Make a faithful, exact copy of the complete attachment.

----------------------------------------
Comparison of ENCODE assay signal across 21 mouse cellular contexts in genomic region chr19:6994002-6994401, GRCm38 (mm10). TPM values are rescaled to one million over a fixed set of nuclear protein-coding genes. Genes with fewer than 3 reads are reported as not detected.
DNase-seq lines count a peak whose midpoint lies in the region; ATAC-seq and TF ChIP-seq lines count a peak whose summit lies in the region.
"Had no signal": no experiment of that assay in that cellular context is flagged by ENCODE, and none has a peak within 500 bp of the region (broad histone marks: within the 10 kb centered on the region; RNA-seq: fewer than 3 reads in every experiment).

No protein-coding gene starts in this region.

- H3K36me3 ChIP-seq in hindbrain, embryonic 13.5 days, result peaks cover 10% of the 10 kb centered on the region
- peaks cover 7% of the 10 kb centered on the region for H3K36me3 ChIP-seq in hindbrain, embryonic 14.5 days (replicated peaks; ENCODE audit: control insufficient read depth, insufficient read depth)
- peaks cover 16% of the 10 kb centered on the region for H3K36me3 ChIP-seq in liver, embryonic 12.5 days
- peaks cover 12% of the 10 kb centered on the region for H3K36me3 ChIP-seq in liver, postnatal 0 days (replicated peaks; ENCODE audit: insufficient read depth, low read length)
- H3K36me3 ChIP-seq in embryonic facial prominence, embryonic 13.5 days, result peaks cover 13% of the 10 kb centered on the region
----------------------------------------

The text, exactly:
Comparison of ENCODE assay signal across 21 mouse cellular contexts in genomic region chr19:6994002-6994401, GRCm38 (mm10). TPM values are rescaled to one million over a fixed set of nuclear protein-coding genes. Genes with fewer than 3 reads are reported as not detected.
DNase-seq lines count a peak whose midpoint lies in the region; ATAC-seq and TF ChIP-seq lines count a peak whose summit lies in the region.
"Had no signal": no experiment of that assay in that cellular context is flagged by ENCODE, and none has a peak within 500 bp of the region (broad histone marks: within the 10 kb centered on the region; RNA-seq: fewer than 3 reads in every experiment).

No protein-coding gene starts in this region.

- H3K36me3 ChIP-seq in hindbrain, embryonic 13.5 days, result peaks cover 10% of the 10 kb centered on the region
- peaks cover 7% of the 10 kb centered on the region for H3K36me3 ChIP-seq in hindbrain, embryonic 14.5 days (replicated peaks; ENCODE audit: control insufficient read depth, insufficient read depth)
- peaks cover 16% of the 10 kb centered on the region for H3K36me3 ChIP-seq in liver, embryonic 12.5 days
- peaks cover 12% of the 10 kb centered on the region for H3K36me3 ChIP-seq in liver, postnatal 0 days (replicated peaks; ENCODE audit: insufficient read depth, low read length)
- H3K36me3 ChIP-seq in embryonic facial prominence, embryonic 13.5 days, result peaks cover 13% of the 10 kb centered on the region